Sculptures of scribes were sculpted during the 4th dynasty and 5th dynasty when referring to the Old Kingdom Art. The Seated Scribe was discovered in 1850 in Saqqara, Egypt north of the Serapeum’s line of sphinxes by a French archaeologist Auguste Mariette. It is currently being housed at Louvre Museum, Paris under the Department of Egyptian Antiquities. The Seated Scribe having been crafted during the era of pyramids coupled up inadequate records has made it not possible to determine the original place that it was buried. However, some scholars are positive that the sculpture was stored in the pyramids (History 2701, history2701.wikia.com/wiki/Seated_Scribe_of_Old_Kingdom_Egypt).
The Seated Scribe was sculptured using yellow stone depicting royalty and hard crystallized limestone. The scribe in this sculpture had a red tint which means he was male. Other details on the painting include white color for the garments and black paint for eyelids, cosmetic lines etc. The base to the sculpture is missing which according to Lovre Museum is believed to have been larger. This missing piece is believed to have carried information on the sculpture like which the person was (History 2701, history2701.wikia.com/wiki/Seated_Scribe_of_Old_Kingdom_Egypt).
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Limestone was used to create this sculpture which was a mineral that was abundant in Ancient Egypt. This shows the trend in Egyptian art during this time. Other sculptures that used this mineral include Great Pyramids of Egypt. It was common in Egyptian art during this time because it was easily available, neutral color therefore could be painted (History 2701, history2701.wikia.com/wiki/Seated_Scribe_of_Old_Kingdom_Egypt).
This piece of art is naturalistic and depicts one of the best examples of Egyptian naturalism. It is an important piece that acts like a mirror to ancient Egyptian art. More attention was given to the eyes. The sculpture also shows that in the Egyptian culture, scribes were highly respected because of the quality of this sculpture. It also means that people were familiar with or were using paper in this period.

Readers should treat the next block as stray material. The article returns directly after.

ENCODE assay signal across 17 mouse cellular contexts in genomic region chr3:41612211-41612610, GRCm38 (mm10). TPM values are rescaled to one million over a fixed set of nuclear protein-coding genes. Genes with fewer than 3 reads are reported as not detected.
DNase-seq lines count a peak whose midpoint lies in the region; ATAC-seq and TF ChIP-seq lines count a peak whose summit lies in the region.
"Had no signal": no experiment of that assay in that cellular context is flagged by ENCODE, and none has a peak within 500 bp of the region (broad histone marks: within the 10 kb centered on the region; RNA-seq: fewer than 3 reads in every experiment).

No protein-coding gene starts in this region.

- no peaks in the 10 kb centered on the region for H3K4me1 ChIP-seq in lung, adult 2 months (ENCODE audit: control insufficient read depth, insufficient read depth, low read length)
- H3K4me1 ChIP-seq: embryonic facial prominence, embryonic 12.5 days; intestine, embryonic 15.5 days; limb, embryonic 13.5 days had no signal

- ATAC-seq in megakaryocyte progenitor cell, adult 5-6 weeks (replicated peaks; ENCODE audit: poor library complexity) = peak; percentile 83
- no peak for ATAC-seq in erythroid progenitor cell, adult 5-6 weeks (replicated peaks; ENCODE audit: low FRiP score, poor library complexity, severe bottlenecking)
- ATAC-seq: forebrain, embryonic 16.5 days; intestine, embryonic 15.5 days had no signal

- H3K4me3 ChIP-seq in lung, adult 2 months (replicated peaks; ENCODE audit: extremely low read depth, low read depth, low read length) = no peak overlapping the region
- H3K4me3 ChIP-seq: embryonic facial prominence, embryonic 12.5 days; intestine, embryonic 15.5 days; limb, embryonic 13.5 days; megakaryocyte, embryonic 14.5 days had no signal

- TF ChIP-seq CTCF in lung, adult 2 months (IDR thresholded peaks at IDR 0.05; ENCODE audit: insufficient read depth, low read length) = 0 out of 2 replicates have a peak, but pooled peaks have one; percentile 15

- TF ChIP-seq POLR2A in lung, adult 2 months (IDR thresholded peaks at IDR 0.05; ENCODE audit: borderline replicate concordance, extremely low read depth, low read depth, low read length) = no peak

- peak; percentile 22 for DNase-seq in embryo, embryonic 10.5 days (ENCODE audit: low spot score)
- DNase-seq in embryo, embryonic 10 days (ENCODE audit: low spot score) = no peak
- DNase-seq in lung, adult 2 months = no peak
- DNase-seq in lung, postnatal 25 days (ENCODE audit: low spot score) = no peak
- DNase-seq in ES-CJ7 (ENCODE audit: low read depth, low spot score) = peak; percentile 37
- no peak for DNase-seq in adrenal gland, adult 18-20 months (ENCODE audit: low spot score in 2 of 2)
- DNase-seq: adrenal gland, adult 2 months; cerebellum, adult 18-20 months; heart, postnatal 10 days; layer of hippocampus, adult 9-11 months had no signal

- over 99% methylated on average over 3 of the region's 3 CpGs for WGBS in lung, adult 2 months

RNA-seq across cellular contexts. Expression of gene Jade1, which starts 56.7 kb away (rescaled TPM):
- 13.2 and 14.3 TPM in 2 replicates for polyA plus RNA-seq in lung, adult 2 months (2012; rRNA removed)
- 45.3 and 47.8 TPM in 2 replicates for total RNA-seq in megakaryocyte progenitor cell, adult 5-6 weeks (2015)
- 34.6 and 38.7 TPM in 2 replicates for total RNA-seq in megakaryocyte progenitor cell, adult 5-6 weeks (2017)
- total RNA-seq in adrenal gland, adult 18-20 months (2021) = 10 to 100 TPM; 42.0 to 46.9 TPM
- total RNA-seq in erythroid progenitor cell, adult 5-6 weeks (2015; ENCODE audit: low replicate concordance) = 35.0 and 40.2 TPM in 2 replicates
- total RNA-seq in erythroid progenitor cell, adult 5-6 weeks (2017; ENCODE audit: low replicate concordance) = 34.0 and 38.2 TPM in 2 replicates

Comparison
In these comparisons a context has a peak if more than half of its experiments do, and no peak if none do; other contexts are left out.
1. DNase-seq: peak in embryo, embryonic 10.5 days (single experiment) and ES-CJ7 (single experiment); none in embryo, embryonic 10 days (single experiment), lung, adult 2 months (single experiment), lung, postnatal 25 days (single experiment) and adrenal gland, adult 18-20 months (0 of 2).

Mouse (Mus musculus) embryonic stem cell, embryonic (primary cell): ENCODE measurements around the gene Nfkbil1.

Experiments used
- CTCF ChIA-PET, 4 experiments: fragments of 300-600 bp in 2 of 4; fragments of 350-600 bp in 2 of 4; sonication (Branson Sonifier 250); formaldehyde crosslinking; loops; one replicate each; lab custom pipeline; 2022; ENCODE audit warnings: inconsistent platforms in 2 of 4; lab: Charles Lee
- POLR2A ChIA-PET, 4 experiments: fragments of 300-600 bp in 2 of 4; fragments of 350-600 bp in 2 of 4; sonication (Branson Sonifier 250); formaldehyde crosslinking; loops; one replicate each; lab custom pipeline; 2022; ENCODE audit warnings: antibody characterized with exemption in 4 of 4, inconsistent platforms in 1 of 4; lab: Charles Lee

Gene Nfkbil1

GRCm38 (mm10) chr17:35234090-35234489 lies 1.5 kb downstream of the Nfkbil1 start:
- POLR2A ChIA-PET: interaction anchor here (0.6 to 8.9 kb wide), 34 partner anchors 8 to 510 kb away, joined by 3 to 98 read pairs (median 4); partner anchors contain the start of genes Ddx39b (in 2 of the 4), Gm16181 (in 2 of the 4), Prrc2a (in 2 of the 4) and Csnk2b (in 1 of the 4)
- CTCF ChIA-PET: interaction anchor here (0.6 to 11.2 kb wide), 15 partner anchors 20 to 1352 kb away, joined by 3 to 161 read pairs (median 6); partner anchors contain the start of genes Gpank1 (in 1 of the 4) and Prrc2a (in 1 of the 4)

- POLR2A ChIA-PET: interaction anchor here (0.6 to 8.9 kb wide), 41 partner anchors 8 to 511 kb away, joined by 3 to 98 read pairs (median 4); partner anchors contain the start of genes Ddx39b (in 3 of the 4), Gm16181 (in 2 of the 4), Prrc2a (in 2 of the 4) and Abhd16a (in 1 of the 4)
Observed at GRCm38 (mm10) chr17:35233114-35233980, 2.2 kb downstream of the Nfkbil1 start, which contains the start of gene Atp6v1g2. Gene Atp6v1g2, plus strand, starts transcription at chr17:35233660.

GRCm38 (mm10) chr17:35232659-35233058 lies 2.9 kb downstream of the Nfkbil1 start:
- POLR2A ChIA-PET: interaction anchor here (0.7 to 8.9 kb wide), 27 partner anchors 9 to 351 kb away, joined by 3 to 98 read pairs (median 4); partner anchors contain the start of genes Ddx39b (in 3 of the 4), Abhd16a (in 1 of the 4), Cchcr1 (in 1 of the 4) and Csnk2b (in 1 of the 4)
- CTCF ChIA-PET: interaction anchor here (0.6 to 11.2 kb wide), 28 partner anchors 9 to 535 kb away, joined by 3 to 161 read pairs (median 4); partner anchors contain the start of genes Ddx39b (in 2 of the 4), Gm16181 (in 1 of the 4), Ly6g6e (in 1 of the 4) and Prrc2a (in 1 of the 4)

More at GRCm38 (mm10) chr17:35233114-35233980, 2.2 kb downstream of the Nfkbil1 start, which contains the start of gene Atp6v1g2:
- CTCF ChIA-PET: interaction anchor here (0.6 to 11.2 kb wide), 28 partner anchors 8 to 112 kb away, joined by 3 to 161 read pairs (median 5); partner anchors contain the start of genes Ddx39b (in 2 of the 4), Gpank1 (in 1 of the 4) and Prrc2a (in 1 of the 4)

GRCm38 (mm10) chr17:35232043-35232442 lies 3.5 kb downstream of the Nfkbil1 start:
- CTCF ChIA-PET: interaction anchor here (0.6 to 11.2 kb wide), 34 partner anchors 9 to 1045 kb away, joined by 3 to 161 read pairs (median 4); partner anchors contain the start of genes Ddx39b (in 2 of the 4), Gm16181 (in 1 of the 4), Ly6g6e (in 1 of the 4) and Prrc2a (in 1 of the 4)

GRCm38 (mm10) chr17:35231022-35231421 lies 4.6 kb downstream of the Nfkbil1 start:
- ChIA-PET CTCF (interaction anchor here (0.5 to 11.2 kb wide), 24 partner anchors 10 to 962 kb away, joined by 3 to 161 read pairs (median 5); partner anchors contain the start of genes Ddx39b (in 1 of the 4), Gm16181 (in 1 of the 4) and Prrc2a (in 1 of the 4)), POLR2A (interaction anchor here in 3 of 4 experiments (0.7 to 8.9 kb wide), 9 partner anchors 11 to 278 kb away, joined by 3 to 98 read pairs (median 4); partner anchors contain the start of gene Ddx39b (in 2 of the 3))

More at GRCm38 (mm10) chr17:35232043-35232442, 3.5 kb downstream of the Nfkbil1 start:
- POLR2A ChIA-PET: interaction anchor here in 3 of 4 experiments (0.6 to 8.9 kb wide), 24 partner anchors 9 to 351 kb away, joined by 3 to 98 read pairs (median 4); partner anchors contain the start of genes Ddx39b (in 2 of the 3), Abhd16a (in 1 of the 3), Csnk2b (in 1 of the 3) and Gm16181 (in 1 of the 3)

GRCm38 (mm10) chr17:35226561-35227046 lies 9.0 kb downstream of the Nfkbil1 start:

The sculpture shows a scribe in a position ready to write. This adds meaning to the fact that scribes were a group of people that knew how to read and write during that time. They were also used as a communication tool between the rulers and the citizens. The quality of and the skill used to carve the sculpture shows that scribes were important when it came to management of state matters. The Seated Scribe which was sculptured between 2450 and 2325 BCE was discovered near Kai’s tomb. During this period, royals had sculptures of their servants made for them so that they could be able to use their skills in their second life. The art work is believed to have been made during the 4th dynasty because of the ‘writing’ position of the scribe. Art works of later dates were mostly made in a ‘reading’ position (Louvre Museum, http://www.louvre.fr/en/oeuvre-notices/seated-scribe).
Even though the identity of the scribe is unknown, this piece of art work is impeccable. It shows and helps people understand the Egyptian culture during this era. Therefore, it is important to note that scribes were an important aspect of the Egyptian culture for their reading and writing skills. They were at the same time important for other functions. The sculpture also shows that Egyptians had exemplary skills in bringing out their naturalism using artwork.
- Art History Timeline, Factual Information: Seated Scribe, Retrieved from dereksarthistorytimeline.weebly.com/seated-scribe.html, Accessed 2013
- Louvre Museum, Paris. The Seated Scribe. Retrieved from http://www.louvre.fr/en/oeuvre-notices/seated-scribe. Accessed 2015.
- History 2701 Wiki. Seated Scribe of Old Kingdom Egypt. Retrieved from history2701.wikia.com/wiki/Seated_Scribe_of_Old_Kingdom_Egypt, Accessed 2013